Figure 1. Copper IUCD surrounded with adhesions stuck to anterior abdominal wall.
Figure 2. Retrieving the copper IUCD after adhesiolysis.
In most of the cases, uterine perforations are asymptomatic and hence are not recognized at the time of insertion. Non operative management of a migrating IUD has been recommended in the past because of the morbidity associated with its removal.  But, a migrated IUCD can lead to pain, fibrosis, and adhesion formation and sometimes, may even result in penetration into adjacent organs like the urinary bladder, sigmoid colon, appendix, and small bowel. Perforation into the bowel is also a documented complication and can result in abscess formation, ischemia, or volvulus. Therefore, it has been advised that surgical exploration and IUD retrieval should be the primary therapeutic approach for patients with a misplaced IUCD. 
Literature suggests that Uterine perforation almost always occurs during insertion of IUCD. Its incidence is related to the timing of insertion, type of the device, the anatomy of the uterus and cervix, the skill of the person performing the insertion and other factors include soft uterine wall, a previous recent pregnancy or an abortion and the presence of a previous uterine scar, if any. Secondary perforation of the uterus can occur by slow migration of the IUCD directly through the wall of the uterus, augmented by contractions of the uterus and urinary bladder. Rarely, a migrated IUCD can be found in lower anterior abdominal wall. The colon and the bladder are the adjacent structures of the uterus and a migrated IUCD is usually lodged in these structures. But as seen in this case, it is rare for an IUCD to avoid these adjacent structures and migrate into the lower anterior abdominal wall. Thus in our case, the bladder and the bowel were spared of any perforations, but adhesions were present engulfing the copper IUCD and attached to the anterior abdominal wall .A regular follow up for detection of misplaced IUCD is stressed as it can have an unusual presentation. Prevention is the best remedy; hence correct insertion by skilled surgeon is the required. Regular follow up should be made mandatory. If in doubt ultrasound or pelvic radiograph should be done. And an asymptomatic misplaced IUCD should be managed vigorously as delay can increase intraabdominal adhesions and make it difficult for its retrieval.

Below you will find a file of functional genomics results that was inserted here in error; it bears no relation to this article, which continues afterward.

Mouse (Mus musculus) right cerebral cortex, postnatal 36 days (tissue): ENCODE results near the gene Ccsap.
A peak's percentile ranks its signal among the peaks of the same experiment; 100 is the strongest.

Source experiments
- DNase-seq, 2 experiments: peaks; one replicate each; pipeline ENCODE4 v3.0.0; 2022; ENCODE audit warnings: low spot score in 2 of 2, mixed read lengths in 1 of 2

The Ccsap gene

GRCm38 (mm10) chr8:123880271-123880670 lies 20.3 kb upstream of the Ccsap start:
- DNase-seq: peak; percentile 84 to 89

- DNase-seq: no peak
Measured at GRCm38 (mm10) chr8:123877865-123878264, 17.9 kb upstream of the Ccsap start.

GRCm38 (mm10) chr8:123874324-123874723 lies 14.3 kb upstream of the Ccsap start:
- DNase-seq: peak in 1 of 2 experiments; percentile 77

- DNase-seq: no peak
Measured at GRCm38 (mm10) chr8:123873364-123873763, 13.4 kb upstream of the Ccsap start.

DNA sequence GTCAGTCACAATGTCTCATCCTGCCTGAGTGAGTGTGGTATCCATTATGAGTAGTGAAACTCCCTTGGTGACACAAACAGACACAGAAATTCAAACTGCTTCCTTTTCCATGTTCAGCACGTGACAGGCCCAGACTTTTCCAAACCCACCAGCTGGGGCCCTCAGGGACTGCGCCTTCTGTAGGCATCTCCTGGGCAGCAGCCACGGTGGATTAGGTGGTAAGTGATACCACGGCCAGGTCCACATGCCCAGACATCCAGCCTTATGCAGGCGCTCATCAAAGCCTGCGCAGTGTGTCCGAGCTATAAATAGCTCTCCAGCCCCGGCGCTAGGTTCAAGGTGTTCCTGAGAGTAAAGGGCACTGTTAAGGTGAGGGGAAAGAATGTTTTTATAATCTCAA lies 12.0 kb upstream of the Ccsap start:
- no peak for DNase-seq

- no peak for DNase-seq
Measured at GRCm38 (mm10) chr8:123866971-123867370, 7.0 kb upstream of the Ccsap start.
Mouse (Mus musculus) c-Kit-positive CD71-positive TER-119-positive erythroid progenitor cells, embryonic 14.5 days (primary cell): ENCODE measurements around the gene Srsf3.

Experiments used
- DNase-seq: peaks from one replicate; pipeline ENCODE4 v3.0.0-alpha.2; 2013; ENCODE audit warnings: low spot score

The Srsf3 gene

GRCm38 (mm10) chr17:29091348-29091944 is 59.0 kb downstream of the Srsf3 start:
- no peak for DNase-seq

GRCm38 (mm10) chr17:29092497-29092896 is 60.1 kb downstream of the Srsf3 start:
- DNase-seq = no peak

- Rajeshwari NV, Hasalkar JB. IUD retention in shimoga district of Karnataka. Journal of family welfare. 1996;42(1):44-9.
- Kriplani Alka, Garg Pradeep, Sharma Meenakshi, Agarwal Nutan. Laparoscopic removal of extrauterine IUCD using fluoroscopy guidance: a case report. Journal of Gynaecologic Surgery. 2005;21(1): 29–30.
- Markovitch O, Klein Z, Gidoni Y, et al. Extrauterine mislocated IUD. Is surgical removal mandatory? J Fam Plann Reprod Health Care. Contraception. 2002; 66(2): 105-8.
- Mederos R, Humaran L, Minervini D, et al. Surgical removal of an intrauterine device perforating the sigmoid colon: a case report. Int J Surg. 2008 Dec; 6(6):e60-2.
- Boyon C, Giraudet G, Guerin Du Masgenet B, Lucot JP, Goeusse P, Vinatier D. Diagnosis and management of uterine perforations after intrauterine device insertion: A report of 11 cases. Gynecol Obstet Fertil. 2013 May;41(5):314-21
- Singh Iqbal. Intravesical Cu-T migration: an atypical and infrequent cause of vesical calculus. Int Urol Nephrol. 2007;39: 457-59.
- B. Mülayim, S. Mülayim, N. Y. Celik, “A lost intrauterine device. Guess where we found it and how it happened?” Eur J Contracept Reprod Health Care. 2006 Mar;11(1):47-9.
Shah NH, Paranjpe SH, Shah VN. Laparoscopic Retrieval Of Missing Copper Intrauterine Device Stuck To Anterior Abdominal Wall Presenting Along With 8 Weeks Of Pregnancy. JPGO 2015. Volume 3 No. 1. Available from: http://www.jpgo.org/2016/01/laparoscopic-retrieval-of-missing.html